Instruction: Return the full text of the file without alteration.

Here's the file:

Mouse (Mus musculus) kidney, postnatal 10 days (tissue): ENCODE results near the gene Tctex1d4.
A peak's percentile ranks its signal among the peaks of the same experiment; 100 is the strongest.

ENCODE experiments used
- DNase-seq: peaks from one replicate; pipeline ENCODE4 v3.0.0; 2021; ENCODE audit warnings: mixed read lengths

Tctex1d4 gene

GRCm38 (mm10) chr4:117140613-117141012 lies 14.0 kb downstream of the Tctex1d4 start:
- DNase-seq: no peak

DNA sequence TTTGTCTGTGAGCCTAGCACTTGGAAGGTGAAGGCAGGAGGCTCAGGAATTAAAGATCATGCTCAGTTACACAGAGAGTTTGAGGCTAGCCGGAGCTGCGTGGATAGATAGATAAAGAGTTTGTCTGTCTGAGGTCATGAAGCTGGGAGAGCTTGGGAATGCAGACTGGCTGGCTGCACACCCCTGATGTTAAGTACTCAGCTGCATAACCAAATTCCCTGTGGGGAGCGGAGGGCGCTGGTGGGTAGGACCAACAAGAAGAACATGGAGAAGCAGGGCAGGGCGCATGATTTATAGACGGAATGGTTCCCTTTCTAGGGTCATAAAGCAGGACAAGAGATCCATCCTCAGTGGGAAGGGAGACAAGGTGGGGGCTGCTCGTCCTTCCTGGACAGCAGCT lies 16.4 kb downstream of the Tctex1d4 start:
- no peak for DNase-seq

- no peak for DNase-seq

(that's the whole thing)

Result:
Mouse (Mus musculus) kidney, postnatal 10 days (tissue): ENCODE results near the gene Tctex1d4.
A peak's percentile ranks its signal among the peaks of the same experiment; 100 is the strongest.

ENCODE experiments used
- DNase-seq: peaks from one replicate; pipeline ENCODE4 v3.0.0; 2021; ENCODE audit warnings: mixed read lengths

Tctex1d4 gene

GRCm38 (mm10) chr4:117140613-117141012 lies 14.0 kb downstream of the Tctex1d4 start:
- DNase-seq: no peak

DNA sequence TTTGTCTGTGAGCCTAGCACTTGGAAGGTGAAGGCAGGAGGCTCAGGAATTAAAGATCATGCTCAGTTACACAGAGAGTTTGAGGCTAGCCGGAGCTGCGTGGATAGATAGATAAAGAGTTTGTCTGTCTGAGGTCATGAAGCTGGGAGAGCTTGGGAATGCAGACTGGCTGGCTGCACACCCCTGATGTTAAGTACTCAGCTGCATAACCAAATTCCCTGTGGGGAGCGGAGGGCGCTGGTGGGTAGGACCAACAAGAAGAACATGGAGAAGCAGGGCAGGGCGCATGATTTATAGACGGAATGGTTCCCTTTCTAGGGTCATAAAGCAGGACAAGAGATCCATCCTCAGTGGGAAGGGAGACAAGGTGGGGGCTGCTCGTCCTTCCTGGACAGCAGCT lies 16.4 kb downstream of the Tctex1d4 start:
- no peak for DNase-seq

- no peak for DNase-seq